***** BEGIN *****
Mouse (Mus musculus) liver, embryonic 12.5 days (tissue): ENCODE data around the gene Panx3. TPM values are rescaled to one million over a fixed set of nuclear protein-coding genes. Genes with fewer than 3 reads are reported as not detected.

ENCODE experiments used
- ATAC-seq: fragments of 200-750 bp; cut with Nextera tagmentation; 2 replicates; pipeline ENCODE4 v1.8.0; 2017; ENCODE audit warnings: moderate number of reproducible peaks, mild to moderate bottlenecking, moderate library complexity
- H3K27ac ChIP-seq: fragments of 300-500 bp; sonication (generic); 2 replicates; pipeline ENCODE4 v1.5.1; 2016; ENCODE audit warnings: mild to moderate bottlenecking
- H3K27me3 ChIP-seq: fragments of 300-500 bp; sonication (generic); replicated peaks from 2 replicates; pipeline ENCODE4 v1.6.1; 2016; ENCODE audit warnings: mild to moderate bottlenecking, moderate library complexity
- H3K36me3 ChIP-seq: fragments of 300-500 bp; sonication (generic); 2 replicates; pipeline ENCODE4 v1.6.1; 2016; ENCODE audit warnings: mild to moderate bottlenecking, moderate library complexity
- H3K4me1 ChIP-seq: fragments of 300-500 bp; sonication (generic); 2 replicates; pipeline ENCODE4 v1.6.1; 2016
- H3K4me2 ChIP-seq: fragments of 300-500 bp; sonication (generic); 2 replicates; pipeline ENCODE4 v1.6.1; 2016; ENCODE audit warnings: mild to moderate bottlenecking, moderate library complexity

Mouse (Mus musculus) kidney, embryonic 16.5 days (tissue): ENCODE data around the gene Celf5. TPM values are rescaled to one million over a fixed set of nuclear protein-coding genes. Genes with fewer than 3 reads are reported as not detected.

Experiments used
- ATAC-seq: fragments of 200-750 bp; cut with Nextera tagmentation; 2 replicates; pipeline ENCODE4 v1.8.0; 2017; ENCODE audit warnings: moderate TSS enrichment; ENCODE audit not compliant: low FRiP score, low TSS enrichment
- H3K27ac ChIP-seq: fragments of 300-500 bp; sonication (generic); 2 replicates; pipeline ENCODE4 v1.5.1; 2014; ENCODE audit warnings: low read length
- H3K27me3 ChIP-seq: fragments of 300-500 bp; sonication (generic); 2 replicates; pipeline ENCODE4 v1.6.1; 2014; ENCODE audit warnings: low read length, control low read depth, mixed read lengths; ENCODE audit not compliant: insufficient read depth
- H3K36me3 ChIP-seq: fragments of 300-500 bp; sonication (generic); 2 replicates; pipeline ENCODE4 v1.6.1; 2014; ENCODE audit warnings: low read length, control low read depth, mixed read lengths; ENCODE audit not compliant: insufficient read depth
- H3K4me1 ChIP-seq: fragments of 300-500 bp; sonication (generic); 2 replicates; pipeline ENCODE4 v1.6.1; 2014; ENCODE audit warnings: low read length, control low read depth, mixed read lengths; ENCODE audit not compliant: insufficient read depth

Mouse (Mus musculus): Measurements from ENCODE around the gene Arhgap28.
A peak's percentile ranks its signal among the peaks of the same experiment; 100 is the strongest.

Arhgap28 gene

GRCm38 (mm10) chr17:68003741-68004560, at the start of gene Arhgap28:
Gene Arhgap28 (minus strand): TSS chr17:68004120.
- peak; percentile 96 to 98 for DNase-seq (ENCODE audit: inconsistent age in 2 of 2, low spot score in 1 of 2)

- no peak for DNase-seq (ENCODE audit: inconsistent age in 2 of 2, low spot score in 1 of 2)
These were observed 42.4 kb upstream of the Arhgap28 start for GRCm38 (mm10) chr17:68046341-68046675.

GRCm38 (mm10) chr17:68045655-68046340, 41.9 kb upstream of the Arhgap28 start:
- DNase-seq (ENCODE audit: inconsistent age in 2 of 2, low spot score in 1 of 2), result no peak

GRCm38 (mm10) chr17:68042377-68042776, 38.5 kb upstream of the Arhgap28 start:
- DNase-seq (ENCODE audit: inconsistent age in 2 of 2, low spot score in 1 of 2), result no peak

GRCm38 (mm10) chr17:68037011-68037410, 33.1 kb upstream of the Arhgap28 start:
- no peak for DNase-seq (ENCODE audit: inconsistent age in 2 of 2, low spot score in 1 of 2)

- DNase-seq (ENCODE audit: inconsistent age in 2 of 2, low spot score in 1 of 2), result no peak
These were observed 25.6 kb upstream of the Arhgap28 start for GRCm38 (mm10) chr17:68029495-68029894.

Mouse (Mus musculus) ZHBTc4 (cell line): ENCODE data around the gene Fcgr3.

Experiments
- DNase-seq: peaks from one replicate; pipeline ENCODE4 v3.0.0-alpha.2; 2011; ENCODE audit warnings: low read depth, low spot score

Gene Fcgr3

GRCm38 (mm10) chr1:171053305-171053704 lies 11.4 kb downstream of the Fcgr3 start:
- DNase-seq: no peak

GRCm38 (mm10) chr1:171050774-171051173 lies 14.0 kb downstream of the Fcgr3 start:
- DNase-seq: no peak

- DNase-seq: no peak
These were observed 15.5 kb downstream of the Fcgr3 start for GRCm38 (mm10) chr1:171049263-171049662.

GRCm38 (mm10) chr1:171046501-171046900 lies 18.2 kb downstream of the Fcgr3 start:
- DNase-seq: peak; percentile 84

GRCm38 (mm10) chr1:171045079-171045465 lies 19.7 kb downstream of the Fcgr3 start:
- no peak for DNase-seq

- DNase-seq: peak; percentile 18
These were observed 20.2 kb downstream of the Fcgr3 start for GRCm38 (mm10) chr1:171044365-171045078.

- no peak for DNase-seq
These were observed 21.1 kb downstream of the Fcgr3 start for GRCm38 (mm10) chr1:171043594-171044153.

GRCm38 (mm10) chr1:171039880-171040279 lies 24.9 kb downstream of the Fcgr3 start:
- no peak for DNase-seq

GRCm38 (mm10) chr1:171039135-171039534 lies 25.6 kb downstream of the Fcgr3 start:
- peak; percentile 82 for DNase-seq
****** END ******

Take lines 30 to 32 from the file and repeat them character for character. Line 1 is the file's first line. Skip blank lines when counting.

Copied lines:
- DNase-seq (ENCODE audit: inconsistent age in 2 of 2, low spot score in 1 of 2), result no peak
These were observed 25.6 kb upstream of the Arhgap28 start for GRCm38 (mm10) chr17:68029495-68029894.

Mouse (Mus musculus) ZHBTc4 (cell line): ENCODE data around the gene Fcgr3.